part answered to every expectation, but the hammer-frame " and anvil-block were not sufficiently secured, which, how"ever, I have given orders for doing. And as the engine has

a great overplus of power, I mean to increase the weight of “ the hammer to about 1} cwt., and to cause it to make 250

or 300 strokes per minute, by diminishing the height it “ rises to 9 or 10 inches. The present facts are, cylinder, 15 " inches diameter, and 4 feet stroke, 25 strokes per minute ; “ hammer makes 6 blows per stroke of the engine; fly under “5 cwt., and 7 feet diameter; hammer 120 lbs., and 18 inches “ wide; it strikes a good blow, and forges iron very well. " The camms were wood, and were cut all to pieces by the "anvil-block sinking. I have ordered steel ones to be made,

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mentioned when treating of the patent of 1781, viz. that “self“acting rotative engines, not derived from the rectilinear " motion of a piston in a cylinder, instead of being more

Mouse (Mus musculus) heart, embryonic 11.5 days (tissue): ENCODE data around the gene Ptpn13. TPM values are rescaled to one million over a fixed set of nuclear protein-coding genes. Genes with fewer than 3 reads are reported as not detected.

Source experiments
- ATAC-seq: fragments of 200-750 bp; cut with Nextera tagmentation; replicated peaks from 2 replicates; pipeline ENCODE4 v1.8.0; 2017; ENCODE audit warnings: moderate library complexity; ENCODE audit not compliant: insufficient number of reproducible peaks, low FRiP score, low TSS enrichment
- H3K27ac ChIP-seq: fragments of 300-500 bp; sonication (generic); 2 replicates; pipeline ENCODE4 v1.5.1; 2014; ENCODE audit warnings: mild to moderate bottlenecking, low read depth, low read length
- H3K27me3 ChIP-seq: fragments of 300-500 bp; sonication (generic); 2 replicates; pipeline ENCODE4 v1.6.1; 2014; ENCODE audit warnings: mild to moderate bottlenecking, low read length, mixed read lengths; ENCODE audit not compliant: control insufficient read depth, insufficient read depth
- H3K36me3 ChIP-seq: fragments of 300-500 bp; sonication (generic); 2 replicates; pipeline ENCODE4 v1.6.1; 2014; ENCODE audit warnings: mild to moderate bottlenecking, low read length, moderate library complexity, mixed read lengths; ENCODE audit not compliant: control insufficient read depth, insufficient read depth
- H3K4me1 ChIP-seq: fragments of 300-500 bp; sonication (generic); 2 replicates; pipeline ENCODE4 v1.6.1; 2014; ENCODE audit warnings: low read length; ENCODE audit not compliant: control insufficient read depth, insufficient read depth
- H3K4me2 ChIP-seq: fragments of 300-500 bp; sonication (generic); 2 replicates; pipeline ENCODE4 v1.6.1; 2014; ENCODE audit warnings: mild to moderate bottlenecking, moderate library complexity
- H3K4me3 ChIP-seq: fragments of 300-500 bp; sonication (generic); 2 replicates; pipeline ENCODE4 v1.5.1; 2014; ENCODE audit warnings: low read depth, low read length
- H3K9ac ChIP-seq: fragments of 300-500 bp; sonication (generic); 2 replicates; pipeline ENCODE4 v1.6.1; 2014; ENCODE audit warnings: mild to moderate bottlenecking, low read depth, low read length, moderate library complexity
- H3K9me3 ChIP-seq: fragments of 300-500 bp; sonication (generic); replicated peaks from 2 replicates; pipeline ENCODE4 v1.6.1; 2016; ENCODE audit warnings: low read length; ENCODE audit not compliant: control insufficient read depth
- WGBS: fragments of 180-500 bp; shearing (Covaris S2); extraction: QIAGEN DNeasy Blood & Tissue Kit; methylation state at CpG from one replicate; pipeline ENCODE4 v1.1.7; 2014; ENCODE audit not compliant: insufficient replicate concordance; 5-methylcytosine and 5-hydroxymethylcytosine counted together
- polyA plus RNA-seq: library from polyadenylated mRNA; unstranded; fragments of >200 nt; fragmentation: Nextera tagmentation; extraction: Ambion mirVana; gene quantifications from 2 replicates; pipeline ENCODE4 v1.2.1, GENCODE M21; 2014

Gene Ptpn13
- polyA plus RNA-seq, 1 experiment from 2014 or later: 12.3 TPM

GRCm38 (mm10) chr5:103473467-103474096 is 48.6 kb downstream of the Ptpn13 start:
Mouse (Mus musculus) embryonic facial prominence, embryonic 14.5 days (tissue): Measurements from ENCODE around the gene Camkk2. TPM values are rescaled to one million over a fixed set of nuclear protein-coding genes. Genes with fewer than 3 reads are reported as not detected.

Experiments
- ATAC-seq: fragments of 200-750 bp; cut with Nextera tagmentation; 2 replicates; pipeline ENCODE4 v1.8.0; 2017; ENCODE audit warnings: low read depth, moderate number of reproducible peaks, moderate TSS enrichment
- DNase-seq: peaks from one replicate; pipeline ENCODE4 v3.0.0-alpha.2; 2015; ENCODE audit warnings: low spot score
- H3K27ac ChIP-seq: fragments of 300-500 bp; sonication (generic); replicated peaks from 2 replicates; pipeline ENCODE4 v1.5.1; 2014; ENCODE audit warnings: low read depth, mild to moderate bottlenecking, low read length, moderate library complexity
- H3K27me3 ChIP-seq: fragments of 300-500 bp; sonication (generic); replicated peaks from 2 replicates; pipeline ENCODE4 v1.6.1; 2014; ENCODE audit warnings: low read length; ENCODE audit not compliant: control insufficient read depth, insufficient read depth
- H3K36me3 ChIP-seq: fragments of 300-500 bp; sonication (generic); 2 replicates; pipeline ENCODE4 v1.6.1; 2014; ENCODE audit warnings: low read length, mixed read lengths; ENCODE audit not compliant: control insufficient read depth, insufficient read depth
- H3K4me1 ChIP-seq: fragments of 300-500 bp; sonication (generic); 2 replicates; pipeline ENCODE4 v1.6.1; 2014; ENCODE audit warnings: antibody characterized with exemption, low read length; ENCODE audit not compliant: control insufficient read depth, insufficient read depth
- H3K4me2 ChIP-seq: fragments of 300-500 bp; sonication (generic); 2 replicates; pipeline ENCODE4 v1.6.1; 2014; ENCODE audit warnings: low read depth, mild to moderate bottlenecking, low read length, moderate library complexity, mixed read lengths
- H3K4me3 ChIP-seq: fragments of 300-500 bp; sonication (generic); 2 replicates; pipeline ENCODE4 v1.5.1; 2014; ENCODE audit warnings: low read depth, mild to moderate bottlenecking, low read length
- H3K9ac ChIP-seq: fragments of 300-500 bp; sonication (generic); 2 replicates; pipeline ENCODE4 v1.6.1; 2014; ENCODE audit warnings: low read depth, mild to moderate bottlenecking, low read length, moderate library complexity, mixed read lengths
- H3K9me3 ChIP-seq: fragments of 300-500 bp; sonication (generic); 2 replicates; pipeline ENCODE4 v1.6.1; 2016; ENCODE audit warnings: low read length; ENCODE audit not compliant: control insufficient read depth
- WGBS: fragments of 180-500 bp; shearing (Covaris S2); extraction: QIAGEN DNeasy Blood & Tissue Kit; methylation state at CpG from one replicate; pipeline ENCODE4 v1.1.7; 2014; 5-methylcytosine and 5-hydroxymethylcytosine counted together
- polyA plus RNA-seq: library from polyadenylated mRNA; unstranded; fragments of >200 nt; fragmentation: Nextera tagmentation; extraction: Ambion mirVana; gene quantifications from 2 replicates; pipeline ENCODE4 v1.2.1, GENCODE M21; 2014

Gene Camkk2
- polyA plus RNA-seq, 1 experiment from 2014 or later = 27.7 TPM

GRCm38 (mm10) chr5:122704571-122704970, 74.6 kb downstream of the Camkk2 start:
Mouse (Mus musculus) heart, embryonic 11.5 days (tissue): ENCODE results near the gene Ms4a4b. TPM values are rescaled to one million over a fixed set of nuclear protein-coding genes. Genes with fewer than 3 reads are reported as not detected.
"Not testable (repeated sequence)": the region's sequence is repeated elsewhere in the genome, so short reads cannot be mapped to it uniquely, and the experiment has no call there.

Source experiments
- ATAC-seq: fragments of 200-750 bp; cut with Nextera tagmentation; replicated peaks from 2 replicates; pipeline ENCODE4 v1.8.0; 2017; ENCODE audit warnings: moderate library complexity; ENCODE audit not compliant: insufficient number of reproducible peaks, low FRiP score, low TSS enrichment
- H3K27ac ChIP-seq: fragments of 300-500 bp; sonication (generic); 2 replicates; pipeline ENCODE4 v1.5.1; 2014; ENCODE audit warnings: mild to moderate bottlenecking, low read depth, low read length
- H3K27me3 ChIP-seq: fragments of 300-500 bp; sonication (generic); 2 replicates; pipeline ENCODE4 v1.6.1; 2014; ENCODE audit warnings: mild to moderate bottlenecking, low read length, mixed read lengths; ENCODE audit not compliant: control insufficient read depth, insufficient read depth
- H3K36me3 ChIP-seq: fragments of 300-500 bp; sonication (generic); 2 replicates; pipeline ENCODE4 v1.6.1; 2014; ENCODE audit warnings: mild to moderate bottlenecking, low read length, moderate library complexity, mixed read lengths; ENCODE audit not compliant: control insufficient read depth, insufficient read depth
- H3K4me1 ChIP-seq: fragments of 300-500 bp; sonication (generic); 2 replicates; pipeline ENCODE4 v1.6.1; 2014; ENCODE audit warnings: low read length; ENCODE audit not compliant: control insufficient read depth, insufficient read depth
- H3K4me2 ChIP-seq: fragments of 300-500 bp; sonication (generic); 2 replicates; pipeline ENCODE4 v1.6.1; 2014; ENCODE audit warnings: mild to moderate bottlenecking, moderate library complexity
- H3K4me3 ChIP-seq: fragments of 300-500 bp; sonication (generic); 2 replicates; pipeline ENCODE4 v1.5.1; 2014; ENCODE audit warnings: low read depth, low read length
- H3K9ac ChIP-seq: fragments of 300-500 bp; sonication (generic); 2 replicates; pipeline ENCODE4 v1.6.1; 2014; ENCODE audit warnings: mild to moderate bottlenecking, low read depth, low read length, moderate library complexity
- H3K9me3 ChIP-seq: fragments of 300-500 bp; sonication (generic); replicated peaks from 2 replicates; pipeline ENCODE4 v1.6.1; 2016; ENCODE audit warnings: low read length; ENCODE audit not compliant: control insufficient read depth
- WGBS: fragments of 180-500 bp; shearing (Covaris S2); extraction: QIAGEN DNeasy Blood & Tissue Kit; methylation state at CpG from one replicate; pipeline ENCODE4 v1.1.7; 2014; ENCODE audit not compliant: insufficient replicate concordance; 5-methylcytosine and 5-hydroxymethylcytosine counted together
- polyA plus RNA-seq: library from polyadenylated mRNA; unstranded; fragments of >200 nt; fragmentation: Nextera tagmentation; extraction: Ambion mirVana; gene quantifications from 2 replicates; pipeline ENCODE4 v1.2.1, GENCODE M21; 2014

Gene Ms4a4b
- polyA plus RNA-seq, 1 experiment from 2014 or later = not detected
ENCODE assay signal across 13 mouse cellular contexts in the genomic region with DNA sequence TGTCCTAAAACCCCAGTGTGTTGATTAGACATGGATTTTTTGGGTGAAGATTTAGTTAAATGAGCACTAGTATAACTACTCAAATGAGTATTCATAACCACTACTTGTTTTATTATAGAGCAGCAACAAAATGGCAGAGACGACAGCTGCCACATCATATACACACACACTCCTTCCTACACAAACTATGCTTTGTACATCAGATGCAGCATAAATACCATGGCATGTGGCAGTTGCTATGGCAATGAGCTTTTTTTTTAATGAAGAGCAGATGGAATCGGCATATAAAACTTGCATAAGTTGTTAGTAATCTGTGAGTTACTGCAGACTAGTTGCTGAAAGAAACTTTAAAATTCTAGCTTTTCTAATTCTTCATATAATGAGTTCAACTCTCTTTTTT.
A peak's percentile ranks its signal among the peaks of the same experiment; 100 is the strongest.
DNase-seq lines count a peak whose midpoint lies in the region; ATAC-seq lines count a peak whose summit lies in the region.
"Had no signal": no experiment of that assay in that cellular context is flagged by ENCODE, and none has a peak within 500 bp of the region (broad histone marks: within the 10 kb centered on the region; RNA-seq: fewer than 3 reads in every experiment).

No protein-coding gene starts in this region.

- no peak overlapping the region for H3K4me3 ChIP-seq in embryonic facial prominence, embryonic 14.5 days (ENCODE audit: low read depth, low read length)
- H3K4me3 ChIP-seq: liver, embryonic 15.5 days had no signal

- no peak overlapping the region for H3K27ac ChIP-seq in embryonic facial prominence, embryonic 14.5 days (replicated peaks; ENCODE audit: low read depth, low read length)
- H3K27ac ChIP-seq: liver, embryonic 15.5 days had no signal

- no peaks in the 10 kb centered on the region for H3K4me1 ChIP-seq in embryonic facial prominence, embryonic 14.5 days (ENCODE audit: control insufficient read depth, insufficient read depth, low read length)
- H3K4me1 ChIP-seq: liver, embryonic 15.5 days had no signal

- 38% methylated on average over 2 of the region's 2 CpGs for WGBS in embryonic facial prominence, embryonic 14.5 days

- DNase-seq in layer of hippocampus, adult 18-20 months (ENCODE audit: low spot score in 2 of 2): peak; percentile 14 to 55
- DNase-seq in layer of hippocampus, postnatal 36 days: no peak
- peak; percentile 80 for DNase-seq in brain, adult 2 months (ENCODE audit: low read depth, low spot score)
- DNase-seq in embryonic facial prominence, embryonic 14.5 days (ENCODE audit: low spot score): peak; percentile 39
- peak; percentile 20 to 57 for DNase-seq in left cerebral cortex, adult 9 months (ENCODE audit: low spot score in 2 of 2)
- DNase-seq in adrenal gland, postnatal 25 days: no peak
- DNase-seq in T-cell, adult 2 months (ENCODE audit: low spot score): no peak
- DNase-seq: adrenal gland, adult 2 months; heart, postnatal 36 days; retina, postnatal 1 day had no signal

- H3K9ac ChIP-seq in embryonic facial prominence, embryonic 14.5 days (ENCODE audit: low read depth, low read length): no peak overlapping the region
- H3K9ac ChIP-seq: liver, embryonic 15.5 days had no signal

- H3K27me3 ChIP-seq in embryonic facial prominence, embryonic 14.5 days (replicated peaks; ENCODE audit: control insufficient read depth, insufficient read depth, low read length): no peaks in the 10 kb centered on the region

simple in their construction, are more complex than those “ derived from reciprocating motions, and more difficult in “ execution,” it seems unnecessary to enlarge on this article, which is fully described in the specification.*

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* See the specification of this third steam-engine patent, printed in vol. ii. of the Mechanical Inventions of * James Watt,' 1854, pp. 55 to 87;

and the relative drawings, engraved
in the same volume, Plates VIII., IX.,
X., XI., XII., XIII., XIV., XV.,
XVI., XVII., XVIII., and XIX.

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CHAPTER XIX.

STEAM TILT-HAMMER - PATENT OF 1784 – PARALLEL MOTION LOCO

MOTIVE STEAM-CARRIAGES — COUNTER THROTTLE-VALVE - GOVERNOR -STEAM BAROMETER OR FLOAT - STEAM-GAUGE INDICATOR - MOST INVENTIVE PERIOD OF MR. WATT'S LIFE - - DEATH OF HIS FATHER — PATENT OF 1785 -- CONSUMPTION OF SMOKE.